In the most captivating and stirring match so far in the Washington Star International tennis tournament, eight-seeded Yannick Noah survived a badly played first set last night at Rock Creek Stadium and defeated game Chilean Belus Prajoux, 4-6, 6-3, 6-3.

The 6-foot-4 Frenchman from the Cameroon hit a devastating array of stabbing volleys and overhead smashes to overpower his smaller, unseeded opponent and was cheered wildly by the 5,000 at the stadium court.

Noah, 21, ranked No. 15 in the world, stormed to the net at every chance to resort to topspin lobs that several times pinned Noah on the baseline on crucial points or fell for outright winners.

With Noah leading, 3-2, love-15, in the second set, the two played a marvelous point. Noah came to the net behind a powerful first serve, but Prajoux, who returned serve proudly all match, did so again, chased down Noah's first volley and shot a backhand cross court that caught Noah by surprise. At the last second, the Frenchman hurled himself to the right and punched a volley into the open court, then fell flat as the cheers swelled.

But the turning point of the match was yet to come. Tied at three games each, still in the second set, Noah blew a 40-love lead while serving and was facing a break point. But he held on to take a 4-3 lead, and won the next 10 points to take the set.

"I was in danger when he caught me after leading 40-love," Noah said. "But coming back to win the game, it gave me a lot of confidence. Maybe I was rushing too much before. His passing shots and strong serves surprised me.

"I haven't played in 10 days, but with a couple of matches like tonight, I'll be 100 percent. This match was good but dangerous."

Noah led the entire third set and rushed the net whenever possible. Prajoux, who hasn't played a match in two months, seemed to tire but kept making shots until the very end when he netted a forehand to end the match and send Noah into the second round.

"I was training hard with Jose-Luis Cler last week," Parjoux said. "But he can't cover the net like Noah. I'd dave to say he's among the best five in this tournament."

In the only other significant match of the evening, Vince van Patten defeated Scott Davis, 6-4, 6-3.

When Voctor Pecci, seeded sixth, lost the first set of his first round afternoon match to unseeded Van Winitsky, this tournament seemed destined to lost yet another seeded player to an upset.

But Pecci, a finalist in 1979, rediscovered his backhand and survived two penalty points in arguments with the umpire to defeat Winitsky, 4-6, 6-3, 6-4.

Following Pecci's victory, Harold Solomon, the No. 5 seed, defeated old clay court nemesis Jaime Fillol, 6-4, 6-3. The afternoon's only upset saw a much stronger Jimmy Arias, 16, defeat 16th-seeded Bill Scanlon, 6-4, 6-2, in an entertaining match on a side court.

Winitsky, 22, has been somwhat of a disappointment since leaving UCLA as an all-America and winning the Wimbledon and U.S. Open junior titles in 1977. But the left-hander, ranked 79th in the world, broke through for a 5-4 lead in the first set when Pecci, ranked 13th, double faulted at 4-4. Winitsky closed out the first set with a backhand volley behind Pecci, who seemed to be tiring and frustrated. Winitsky had hit nearly every shot to Pecci's backhand.

"May backhand is consistent, but not powerful," Paraguay's best player said. "He was trying to force every shot to my backhand."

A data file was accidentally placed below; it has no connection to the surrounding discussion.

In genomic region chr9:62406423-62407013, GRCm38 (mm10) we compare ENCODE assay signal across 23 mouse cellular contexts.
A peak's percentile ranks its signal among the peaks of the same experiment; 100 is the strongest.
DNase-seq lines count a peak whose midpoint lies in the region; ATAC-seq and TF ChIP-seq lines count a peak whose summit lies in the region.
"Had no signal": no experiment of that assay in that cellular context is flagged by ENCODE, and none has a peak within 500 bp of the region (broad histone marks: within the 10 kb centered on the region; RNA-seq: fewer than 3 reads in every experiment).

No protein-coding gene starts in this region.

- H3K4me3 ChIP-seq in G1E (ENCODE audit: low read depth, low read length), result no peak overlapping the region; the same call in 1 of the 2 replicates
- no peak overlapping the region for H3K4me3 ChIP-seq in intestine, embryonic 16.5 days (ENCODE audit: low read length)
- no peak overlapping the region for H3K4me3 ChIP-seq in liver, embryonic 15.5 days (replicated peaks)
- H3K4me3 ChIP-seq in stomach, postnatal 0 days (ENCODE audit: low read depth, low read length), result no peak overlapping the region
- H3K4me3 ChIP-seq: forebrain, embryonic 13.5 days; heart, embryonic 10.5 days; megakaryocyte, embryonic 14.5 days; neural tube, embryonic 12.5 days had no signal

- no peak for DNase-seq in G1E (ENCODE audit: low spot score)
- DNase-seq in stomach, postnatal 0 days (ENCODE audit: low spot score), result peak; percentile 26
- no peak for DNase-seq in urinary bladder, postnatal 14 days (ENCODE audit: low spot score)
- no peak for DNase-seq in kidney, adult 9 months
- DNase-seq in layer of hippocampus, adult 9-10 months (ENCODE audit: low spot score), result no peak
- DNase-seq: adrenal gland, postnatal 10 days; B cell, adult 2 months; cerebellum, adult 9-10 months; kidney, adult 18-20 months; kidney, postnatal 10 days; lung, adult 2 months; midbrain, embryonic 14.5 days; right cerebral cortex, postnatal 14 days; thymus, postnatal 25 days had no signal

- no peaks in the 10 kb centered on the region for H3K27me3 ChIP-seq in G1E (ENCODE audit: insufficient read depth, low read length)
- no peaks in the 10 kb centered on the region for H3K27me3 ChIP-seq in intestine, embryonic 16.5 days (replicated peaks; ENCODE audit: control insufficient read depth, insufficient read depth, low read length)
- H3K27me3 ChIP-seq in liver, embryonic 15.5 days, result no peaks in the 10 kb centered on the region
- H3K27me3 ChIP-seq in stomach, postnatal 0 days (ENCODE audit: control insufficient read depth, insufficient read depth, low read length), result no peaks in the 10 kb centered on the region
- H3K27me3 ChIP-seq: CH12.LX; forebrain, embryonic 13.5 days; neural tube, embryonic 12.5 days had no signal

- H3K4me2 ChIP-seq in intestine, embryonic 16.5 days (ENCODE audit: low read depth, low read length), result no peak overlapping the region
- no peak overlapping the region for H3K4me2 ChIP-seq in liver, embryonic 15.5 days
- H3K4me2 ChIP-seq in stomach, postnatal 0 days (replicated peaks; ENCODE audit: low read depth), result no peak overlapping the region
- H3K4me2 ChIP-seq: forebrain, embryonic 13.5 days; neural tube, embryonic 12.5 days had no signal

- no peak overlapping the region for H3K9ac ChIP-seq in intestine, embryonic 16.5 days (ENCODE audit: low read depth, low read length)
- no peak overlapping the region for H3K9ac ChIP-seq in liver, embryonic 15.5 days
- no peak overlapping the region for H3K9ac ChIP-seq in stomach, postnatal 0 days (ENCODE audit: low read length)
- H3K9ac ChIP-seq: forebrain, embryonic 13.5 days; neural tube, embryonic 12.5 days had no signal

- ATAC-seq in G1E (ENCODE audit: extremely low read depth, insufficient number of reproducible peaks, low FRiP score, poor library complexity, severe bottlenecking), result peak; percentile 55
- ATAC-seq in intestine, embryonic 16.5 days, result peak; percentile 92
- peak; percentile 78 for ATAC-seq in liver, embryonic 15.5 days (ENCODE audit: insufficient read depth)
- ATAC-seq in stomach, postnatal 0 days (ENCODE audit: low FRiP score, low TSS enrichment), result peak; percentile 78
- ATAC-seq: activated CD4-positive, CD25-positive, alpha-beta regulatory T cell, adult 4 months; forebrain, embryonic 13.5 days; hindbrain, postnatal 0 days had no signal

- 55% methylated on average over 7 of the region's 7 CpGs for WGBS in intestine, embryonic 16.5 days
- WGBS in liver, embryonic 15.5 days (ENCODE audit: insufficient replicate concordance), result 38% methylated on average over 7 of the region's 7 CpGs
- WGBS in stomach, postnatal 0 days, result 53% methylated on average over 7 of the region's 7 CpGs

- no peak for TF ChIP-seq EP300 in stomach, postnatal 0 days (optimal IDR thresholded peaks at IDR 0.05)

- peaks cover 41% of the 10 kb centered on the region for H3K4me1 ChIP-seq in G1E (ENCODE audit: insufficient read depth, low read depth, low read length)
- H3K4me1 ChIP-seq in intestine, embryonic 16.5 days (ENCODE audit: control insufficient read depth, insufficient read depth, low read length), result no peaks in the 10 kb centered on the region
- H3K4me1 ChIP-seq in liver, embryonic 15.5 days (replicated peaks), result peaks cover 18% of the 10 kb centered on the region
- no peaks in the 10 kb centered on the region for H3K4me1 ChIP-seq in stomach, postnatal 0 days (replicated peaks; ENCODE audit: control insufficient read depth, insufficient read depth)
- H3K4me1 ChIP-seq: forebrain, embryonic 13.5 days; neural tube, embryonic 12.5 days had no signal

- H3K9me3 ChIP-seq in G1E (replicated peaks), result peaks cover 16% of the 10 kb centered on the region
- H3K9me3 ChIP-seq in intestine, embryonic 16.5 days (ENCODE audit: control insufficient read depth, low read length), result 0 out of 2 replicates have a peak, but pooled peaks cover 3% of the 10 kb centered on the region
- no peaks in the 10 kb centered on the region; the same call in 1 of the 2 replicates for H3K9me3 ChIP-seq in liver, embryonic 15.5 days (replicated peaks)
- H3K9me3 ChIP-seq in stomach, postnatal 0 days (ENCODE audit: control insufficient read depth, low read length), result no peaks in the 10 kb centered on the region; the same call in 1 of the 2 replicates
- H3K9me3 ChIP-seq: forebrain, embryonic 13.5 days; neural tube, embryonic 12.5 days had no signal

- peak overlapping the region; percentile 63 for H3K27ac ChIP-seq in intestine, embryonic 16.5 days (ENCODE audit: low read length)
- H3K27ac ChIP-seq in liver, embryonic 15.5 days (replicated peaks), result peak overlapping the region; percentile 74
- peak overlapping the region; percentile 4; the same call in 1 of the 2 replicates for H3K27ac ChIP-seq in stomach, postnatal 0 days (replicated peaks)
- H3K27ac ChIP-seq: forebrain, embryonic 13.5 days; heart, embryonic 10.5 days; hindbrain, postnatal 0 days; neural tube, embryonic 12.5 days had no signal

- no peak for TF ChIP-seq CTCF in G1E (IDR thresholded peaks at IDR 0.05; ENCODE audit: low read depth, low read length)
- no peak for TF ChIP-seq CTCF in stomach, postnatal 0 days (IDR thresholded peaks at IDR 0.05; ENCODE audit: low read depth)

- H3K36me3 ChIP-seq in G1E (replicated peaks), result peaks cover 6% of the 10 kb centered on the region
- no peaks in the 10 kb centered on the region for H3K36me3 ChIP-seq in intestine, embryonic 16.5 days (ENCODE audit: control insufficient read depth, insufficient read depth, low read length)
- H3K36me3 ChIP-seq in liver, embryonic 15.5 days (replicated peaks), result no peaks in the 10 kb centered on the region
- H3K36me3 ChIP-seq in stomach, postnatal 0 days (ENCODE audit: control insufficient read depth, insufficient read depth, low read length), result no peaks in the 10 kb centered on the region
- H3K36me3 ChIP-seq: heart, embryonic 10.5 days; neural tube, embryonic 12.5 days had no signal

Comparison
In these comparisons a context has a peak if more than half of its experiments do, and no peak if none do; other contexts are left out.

With Pecci volleying poorly, Winitsky's stategy worked. But after gaining thre break points in the first game of the second set, Winitsky mis-hit three shots, enabling Pecci to hold and serve and take a 1-0 lead.

Then leading, 5-2, Pecci hit a shot that appeared to nip the baseline and the linesman signaled it was good. But Umpire Phil Adams quickly overturned the decision and called the shot out.

"I don't understand how he can just come into the game like that with no reason," Pecci said later. "He had no cause. The linesman made the call."

Spectators near the baeline began booing and Pecci started toward Adams to argue. The umpire gave him a warning, then a penalty point for dissent, which gave the game to Winitsky and cut Winitsky's deficit to 3-5. But Pecci, appearing determined and angry, held serve on four straight points to win the set.

In the third set, with Winitsky trying to hold serve at 30-15 for a 4-3 lead, Pecci hit a lob that appeared long but was called good. Again, Adams overruled the call. Pecci slammed his racket across the top of the net and again quickly was given a penalty point.

But Pecci, who has been known to lost his temper and concentration, broke Winitsky five points later for a 4-3 lead. Each player held serve the next two games, putting Pecci in position to serve for the match. He followed to serve for the match. He followed each of five serves to the net and volleyed his way to the three-set victory.

Pecci, who collapsed on the stadium court with cramps in the Star's 1979 final against Guillermo Vilas, said he felt cramps late in the third set, but they went away quickly.

"I never cramp until I come to Washington," Pecci said. "I've taken salt, minerals, everything, but I still started to cramp."

In another afternoon match, seventh-seeded Eliot Teltscher dismissed Brad Drewett in less than an hour, 6-1, 6-2, Teltscher, still recovering from torn ligaments in his back, said he felt pain as his passing shots beat Drewett time after time.

In a semi-upset, Gabriel Urpri of Spain defeated Sammy Giammalva, 18, of Houston, 6-3, 3-6, 6-2.

Eddie Dibbs, who entered the tournament at the last minute but is seeded 10th, eliminated Washington's Steve Krulevitz, 6-0, 6-1. Terry Moor, the No. 14 seed, lost his first set, but beat Ron Hightower, 3-6, 6-3, 6-0